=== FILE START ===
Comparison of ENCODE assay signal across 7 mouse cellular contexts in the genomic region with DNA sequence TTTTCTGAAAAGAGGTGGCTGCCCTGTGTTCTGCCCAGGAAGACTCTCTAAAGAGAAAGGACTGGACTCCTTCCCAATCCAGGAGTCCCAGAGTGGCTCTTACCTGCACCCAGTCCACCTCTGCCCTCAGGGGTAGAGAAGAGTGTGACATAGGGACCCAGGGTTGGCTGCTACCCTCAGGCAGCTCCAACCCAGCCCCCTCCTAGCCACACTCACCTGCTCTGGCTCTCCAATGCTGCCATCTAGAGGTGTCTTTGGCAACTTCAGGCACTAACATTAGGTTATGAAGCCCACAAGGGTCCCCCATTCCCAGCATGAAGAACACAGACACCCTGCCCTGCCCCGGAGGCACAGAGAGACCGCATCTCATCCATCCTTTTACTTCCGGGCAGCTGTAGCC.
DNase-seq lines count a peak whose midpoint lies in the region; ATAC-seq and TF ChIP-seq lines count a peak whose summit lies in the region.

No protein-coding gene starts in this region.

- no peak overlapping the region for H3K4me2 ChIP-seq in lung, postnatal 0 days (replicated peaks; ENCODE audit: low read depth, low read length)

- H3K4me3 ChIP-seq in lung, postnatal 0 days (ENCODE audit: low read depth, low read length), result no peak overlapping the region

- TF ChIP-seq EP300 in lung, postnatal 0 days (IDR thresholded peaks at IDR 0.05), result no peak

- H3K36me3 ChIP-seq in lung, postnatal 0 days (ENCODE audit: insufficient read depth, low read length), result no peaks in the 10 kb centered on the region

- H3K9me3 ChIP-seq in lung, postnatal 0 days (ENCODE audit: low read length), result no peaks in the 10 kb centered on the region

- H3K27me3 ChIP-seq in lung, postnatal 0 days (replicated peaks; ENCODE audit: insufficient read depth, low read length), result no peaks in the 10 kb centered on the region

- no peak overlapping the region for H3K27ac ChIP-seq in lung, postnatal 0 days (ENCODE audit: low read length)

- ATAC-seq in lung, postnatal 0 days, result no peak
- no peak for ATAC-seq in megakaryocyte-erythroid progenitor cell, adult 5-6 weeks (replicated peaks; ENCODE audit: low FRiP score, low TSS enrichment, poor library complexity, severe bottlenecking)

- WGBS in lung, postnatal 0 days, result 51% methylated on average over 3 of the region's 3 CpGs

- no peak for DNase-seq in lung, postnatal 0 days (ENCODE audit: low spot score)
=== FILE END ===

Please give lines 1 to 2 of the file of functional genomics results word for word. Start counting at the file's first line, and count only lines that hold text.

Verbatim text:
Comparison of ENCODE assay signal across 7 mouse cellular contexts in the genomic region with DNA sequence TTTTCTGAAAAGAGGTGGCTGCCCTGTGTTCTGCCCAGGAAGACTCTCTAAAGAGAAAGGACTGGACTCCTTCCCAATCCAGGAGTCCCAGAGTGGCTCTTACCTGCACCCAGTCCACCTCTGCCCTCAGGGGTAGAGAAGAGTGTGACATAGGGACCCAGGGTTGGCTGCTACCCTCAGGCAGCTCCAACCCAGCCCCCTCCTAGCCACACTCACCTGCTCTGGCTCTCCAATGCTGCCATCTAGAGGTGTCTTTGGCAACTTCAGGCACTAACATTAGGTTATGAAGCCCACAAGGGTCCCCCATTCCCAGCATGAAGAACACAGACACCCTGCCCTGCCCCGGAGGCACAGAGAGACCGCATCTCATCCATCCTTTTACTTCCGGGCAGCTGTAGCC.
DNase-seq lines count a peak whose midpoint lies in the region; ATAC-seq and TF ChIP-seq lines count a peak whose summit lies in the region.